It may surprise you that this year was California’s third lightest fire season since 2000. To be completely honest, we were surprised too. After the last couple years, with so many impacted by the Tubbs and Camp Fires due to their size and proximity to densely populated areas, the representation of this year’s fire (Kincade) made it easy to revert to the worst-case-scenario thinking.
First and foremost, fires are difficult. For the homes and businesses directly impacted, these fires are dangerous; we never want to downplay the effect on those in the path of a fire. But with each passing year it seems the narrative around California wildfires intensifies. This year’s Kincade Fire is an example of geographic dysmorphia and how a wildfire’s narrative can severely impact those not physically affected.
Sonoma County is approximately 1768 square miles, or about 1,131,520 acres. The Kincade Fire burned 78,000 acres (about 7%) of the County’s total acreage. 60 structures were damaged, 374 structures destroyed, 4 people were injured, and 0 lives were lost. Again, we don’t diminish the pain for those evacuated, who lost their homes, or lost their business. But headlines around these wildfires ranged from “The Age of Flames is Consuming California” to “Why is California burning?” Sonoma proper was its typical beautiful self during the Kincade Fire. The biggest impact? Power shutoffs. PG&E shuts off power to many areas in the county, including some parts of Sonoma, in what are now called “Public Safety Power Shutoffs”, or a PSPS. After this year’s PSPS, our town is coming together with a plan of action to ensure that we can continue to delight guests with businesses running as usual during a power outage. Hotels, restaurants, and fellow wineries are developing plans so that no matter what, we can provide the outstanding hospitality, comfortable stays, amazing wine, and great food we love to share.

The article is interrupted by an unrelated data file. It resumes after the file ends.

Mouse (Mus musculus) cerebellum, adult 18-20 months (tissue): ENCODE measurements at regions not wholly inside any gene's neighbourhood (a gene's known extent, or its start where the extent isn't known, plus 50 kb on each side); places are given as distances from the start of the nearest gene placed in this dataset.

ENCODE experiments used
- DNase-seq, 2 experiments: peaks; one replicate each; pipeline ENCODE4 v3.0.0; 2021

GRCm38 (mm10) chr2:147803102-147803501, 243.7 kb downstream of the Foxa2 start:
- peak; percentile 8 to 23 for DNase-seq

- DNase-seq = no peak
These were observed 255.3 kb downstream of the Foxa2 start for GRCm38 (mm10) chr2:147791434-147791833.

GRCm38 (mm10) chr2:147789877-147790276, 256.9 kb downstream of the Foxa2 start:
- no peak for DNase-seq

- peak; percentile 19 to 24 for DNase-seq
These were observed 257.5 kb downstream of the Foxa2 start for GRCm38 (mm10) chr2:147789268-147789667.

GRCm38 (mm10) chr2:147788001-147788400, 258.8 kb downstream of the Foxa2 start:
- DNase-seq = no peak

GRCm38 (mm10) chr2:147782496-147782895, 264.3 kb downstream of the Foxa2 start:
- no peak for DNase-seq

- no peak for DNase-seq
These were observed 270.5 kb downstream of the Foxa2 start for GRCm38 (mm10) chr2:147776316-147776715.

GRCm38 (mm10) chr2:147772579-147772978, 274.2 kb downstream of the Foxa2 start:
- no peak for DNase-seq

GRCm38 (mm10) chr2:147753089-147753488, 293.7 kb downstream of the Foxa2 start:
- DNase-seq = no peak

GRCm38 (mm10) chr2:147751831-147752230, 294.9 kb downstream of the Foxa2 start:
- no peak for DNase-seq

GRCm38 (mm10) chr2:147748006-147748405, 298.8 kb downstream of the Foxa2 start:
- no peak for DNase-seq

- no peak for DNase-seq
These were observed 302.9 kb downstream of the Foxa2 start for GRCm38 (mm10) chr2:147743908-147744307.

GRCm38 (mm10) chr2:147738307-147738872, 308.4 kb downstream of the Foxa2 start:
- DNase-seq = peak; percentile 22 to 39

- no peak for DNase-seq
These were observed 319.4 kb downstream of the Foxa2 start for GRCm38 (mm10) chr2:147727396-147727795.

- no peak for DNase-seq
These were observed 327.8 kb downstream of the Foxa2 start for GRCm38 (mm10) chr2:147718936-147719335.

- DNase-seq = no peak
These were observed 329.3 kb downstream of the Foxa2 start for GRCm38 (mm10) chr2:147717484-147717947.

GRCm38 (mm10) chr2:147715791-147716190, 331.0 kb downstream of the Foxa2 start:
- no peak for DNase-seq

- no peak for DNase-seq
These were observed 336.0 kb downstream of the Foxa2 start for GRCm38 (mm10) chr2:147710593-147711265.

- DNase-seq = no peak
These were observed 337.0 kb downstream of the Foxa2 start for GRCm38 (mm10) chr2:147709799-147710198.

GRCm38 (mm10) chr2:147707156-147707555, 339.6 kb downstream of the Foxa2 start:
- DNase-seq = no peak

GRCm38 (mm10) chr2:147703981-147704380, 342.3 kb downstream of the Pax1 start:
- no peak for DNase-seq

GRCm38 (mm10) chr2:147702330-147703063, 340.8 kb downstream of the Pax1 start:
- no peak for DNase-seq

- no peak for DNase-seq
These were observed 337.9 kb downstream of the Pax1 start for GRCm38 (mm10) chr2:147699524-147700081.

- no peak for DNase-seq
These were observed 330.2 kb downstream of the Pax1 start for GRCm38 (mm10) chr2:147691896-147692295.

We take our commitment to community - neighbors near and far – extremely seriously. Part of that commitment is supporting those who have suffered from natural disasters and helping make sure that those who aren’t affected don’t needlessly suffer too. We write this as an attempt to clarify and work through any concerns you and others have about our beautiful home. Fires have always been a part of life in wild parts of California. We live here because we love it deeply. We love the rolling hills and the blue skies, the rows and rows of vineyards and the delicious wine that comes from them. We love the people who come to visit, and we love sharing this bounty of beauty with each and every one of you. We hope you will join us and #gatherinsonoma soon.